Hard-throwing Michael Kohn has returned to his baseball home, his baseball family, the Angels. Amazingly, five full seasons have been played since he last lit up our radar gun.
Michael took some time to talk with me last week, making him the first player interviewed for CtPG. He’s very nice, easygoing, and very easy to talk to, a great example of what it means to be a small town guy.
Here’s the transcript of that call:
You’ve come full circle, back with the Angels. How did that process go? Did they reach out to you early and how does it feel to be coming, at least professionally, back home?
“Yes. My hiatus, you know I left Anaheim after ’14, and after I left Anaheim still felt like home to me. I spent my first 7 of 12 years or so here so it was always [home].
I tell people this was a team, an organization that groomed a young 21 year old into a 27, 28 year old adult.
Jeff, I’ve always expressed my desire, voiced my opinion to my agency about how much I’ve always wanted to come back and fortunately it came to fruition this year and I’m excited and happy to be back. But we’ll see when the season starts.”
Man, it doesn’t seem like it’s been 5 seasons without you. Time, at least from my side, has kind of flown by. You’ve had your moments since you’ve left you’ve been with the Twins and the Braves, bouncing back and forth to the minors. What made you just keep going and going, believing you would make it back to the major leagues?
“It’s been, obviously, a tough road since I left. Went to Atlanta, signed, and unfortunately blew out my shoulder. Had rotator cuff surgery and spent the latter of 24 months after surgery rehabbing that back, which a year of it I spent back here in LA at Manhattan Beach, which wasn’t a bad place to rehab.
Came back from that, signed a two-year deal with Minnesota. I was extremely excited and fortunate they gave me a two year deal. Unfortunately in the second or third Spring Training outing I tore my coracorbrachialis nerve which is an extremely rare injury in baseball, which that set me back another seven months.
Came back from that and signed with the Diamondbacks last year and that was my first year back in almost three years.
I was just….you know people always ask ‘why would you put yourself through that? That’s crazy you’ve gone through all that and you’re still playing.’ And I tell people it would be easy for me to walk away from the game, I’ve been fortunate enough to play on the professional side for a long time, fortunate enough to be in the big leagues for parts of six seasons. I tell people it would be easy for me to walk away from the game if my stuff had diminished.
Whereas if I was throwing 88, 90, which there’s nothing wrong with that (chuckles) coming out of the bullpen it just doesn’t play. If I was throwing like that it would be easy for me to look at myself in the mirror and say ‘you’re not up to your standards, the way you used to be’ and I could walk away fine.
But I’m still throwing mid-to-upper 90s and nowadays they have technology with the Trackman, which they didn’t have when I was in the game. I came back from surgery and they have all this technology driven things that can tell you all kind of spin rates and stuff and I guess I’m elite in all those categories.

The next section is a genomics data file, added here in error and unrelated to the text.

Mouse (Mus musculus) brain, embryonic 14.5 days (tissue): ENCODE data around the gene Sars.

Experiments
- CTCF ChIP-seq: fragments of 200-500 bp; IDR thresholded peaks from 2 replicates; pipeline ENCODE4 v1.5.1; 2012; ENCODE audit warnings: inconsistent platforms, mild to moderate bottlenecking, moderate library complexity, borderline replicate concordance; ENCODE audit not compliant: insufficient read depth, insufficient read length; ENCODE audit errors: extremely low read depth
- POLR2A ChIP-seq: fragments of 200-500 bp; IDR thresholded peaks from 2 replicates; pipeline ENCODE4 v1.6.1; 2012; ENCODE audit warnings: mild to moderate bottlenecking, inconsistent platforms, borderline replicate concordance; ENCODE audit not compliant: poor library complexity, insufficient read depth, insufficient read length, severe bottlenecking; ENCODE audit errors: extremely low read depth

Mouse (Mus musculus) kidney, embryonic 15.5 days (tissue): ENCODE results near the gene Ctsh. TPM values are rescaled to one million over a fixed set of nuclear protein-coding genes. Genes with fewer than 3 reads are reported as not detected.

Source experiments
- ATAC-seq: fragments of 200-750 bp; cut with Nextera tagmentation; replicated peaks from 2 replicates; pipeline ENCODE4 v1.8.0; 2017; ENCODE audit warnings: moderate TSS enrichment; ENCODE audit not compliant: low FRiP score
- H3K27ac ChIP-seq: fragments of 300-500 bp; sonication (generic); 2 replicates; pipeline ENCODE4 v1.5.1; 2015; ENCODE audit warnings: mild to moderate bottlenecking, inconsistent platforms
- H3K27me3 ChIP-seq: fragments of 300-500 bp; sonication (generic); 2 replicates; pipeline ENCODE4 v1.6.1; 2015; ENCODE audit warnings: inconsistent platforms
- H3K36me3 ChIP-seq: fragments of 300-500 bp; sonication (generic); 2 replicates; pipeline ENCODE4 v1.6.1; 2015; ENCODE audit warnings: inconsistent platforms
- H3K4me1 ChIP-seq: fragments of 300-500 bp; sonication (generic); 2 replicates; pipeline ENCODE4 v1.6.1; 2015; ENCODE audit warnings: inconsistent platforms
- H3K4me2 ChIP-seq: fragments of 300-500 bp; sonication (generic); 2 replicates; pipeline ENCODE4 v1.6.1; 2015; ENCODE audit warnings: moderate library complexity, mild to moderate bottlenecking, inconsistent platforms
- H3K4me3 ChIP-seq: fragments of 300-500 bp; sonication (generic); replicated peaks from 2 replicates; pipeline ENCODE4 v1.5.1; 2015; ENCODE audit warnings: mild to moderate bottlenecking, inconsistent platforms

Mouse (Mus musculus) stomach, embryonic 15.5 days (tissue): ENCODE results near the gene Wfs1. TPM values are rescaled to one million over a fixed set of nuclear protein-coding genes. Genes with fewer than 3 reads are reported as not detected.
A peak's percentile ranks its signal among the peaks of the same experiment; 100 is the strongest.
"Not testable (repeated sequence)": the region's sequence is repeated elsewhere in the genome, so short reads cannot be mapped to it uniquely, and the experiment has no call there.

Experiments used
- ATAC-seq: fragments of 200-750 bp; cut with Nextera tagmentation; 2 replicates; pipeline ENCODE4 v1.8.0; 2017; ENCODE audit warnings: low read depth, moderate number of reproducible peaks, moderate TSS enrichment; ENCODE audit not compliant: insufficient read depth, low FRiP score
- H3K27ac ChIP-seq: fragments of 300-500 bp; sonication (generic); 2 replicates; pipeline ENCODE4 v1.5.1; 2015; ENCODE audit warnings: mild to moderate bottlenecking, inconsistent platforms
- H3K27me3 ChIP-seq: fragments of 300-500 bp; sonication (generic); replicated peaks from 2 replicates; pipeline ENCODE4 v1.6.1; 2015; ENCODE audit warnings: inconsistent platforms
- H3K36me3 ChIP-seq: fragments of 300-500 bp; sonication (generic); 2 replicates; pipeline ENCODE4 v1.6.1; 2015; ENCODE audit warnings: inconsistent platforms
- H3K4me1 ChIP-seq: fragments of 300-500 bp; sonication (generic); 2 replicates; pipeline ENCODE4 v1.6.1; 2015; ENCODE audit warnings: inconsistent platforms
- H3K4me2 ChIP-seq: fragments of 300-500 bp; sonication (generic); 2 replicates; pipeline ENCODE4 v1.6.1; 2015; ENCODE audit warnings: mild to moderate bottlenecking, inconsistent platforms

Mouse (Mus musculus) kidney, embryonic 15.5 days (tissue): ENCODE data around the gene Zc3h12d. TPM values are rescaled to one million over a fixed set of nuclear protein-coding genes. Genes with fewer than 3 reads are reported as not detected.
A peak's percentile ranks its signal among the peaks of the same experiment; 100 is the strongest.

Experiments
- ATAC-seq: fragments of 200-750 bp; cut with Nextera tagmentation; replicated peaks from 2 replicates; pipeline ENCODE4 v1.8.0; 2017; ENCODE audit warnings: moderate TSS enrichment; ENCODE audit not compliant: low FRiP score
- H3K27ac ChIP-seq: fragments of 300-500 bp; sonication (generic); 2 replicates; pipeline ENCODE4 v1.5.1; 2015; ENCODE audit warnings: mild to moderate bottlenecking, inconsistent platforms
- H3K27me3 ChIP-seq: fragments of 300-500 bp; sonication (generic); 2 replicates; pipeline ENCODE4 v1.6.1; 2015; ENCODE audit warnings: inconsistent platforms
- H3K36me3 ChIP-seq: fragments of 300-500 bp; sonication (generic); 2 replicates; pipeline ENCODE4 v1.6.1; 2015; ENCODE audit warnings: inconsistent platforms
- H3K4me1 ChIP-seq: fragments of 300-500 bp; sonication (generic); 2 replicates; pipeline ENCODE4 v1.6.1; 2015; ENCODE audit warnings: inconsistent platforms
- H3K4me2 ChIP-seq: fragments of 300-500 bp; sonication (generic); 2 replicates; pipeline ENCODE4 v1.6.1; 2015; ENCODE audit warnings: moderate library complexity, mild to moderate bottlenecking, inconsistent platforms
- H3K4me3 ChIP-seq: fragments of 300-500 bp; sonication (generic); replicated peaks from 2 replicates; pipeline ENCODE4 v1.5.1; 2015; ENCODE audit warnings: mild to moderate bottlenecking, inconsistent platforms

It was hard for me to look myself in the mirror when I’m still throwing 95, 96 and give it up so that’s why I didn’t.”
That’s definitely understandable, not wanting to go out due to an injury. You talk about throwing 95,96, even 98. How old were you when it became apparent you just threw harder than everybody else?
“Jeff, I didn’t play…most people know the background story I didn’t play, or I wasn’t a pitcher in college until my senior year in college when I kind of joked with the coaching staff. But I always knew I had a pretty good arm, even when I was in high school playing shortstop. Even playing football, throwing a football. I always just knew I was blessed, I was fortunate enough to have a good arm.
I didn’t know how good it was until my senior year in college when I got on the mound one day as a joke and started throwing 95, 96, 97. I knew it was good, I just didn’t know how good it was until I stepped on the mound.”
Yeah, it was fun to watch when you came up. Me being a ticket holder for a long time, everybody in the stadium knew a fastball was coming. The guy in the batter’s box had to know it was coming..
“(chuckles) Yeah, I’ve gotten a little bit better over the years at that (laughs). I’m certainly not a guy who likes to shake off number one, which has gotten me in trouble at times (laughs)”
Yeah, conversely it’s got to feel good to throw 98 by a guy but it is going to happen, especially at this level, I was there once when somebody turned you around at about 97-98…
and it was unbelievable how fast the ball comes off the bat at 97. Do you ever think about wearing a helmet or something out there (laughing)
“(chuckles) No, I’ve never thought about me needing something like that.
I can honestly say out of the guys who have taken me deep in my career, of all the guys, I can say that most of them are probably Hall of Famers, which is a good thing to say. Beltre, Miggy, um, Jim Thome, no he didn’t take me deep.
But a lot of them are Hall of Famers so at least I can say mostly just the Hall of Famers got me, I was that good.
But, yeah, big league guys can square up 103 miles per hour. It doesn’t really matter how hard you throw. These guys are the best in the world.”
Don’t know why I just remembered that but I do think it was Beltre. Day game, right?
“Yeah, it was either Beltre or Miggy, those two guys got me pretty good. So did Napoli once he went to Boston but Napoli was my first catcher so he knew I was throwing a heater. Josh Hamilton got me really good at home.”
I kind of feel bad for bringing it up, I just remembered it, and
“No, no, it’s OK. I have given up some long ones, that’s for sure.”
That’s about half of our talk, I will get the rest up soon.